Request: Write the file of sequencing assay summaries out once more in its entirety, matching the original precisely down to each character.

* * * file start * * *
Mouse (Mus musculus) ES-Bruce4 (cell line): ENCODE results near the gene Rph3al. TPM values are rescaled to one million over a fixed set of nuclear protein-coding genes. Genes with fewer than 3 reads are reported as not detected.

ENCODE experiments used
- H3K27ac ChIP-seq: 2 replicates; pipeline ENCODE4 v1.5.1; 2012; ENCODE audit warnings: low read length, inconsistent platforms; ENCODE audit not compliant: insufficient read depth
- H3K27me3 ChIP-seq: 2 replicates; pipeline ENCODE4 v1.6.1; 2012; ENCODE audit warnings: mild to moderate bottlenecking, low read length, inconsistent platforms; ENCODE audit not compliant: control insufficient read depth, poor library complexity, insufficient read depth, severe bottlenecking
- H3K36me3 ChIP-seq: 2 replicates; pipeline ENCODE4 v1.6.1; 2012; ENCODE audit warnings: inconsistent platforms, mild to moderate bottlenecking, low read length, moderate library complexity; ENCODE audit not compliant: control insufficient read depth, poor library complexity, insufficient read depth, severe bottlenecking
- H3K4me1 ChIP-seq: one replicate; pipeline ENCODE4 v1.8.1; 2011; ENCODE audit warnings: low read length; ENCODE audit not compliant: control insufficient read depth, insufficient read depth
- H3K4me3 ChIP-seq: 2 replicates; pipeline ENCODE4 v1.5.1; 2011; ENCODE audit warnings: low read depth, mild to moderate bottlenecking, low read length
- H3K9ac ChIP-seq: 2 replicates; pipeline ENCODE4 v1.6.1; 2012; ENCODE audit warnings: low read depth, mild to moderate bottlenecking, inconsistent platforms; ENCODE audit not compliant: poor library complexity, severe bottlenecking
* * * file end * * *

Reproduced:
Mouse (Mus musculus) ES-Bruce4 (cell line): ENCODE results near the gene Rph3al. TPM values are rescaled to one million over a fixed set of nuclear protein-coding genes. Genes with fewer than 3 reads are reported as not detected.

ENCODE experiments used
- H3K27ac ChIP-seq: 2 replicates; pipeline ENCODE4 v1.5.1; 2012; ENCODE audit warnings: low read length, inconsistent platforms; ENCODE audit not compliant: insufficient read depth
- H3K27me3 ChIP-seq: 2 replicates; pipeline ENCODE4 v1.6.1; 2012; ENCODE audit warnings: mild to moderate bottlenecking, low read length, inconsistent platforms; ENCODE audit not compliant: control insufficient read depth, poor library complexity, insufficient read depth, severe bottlenecking
- H3K36me3 ChIP-seq: 2 replicates; pipeline ENCODE4 v1.6.1; 2012; ENCODE audit warnings: inconsistent platforms, mild to moderate bottlenecking, low read length, moderate library complexity; ENCODE audit not compliant: control insufficient read depth, poor library complexity, insufficient read depth, severe bottlenecking
- H3K4me1 ChIP-seq: one replicate; pipeline ENCODE4 v1.8.1; 2011; ENCODE audit warnings: low read length; ENCODE audit not compliant: control insufficient read depth, insufficient read depth
- H3K4me3 ChIP-seq: 2 replicates; pipeline ENCODE4 v1.5.1; 2011; ENCODE audit warnings: low read depth, mild to moderate bottlenecking, low read length
- H3K9ac ChIP-seq: 2 replicates; pipeline ENCODE4 v1.6.1; 2012; ENCODE audit warnings: low read depth, mild to moderate bottlenecking, inconsistent platforms; ENCODE audit not compliant: poor library complexity, severe bottlenecking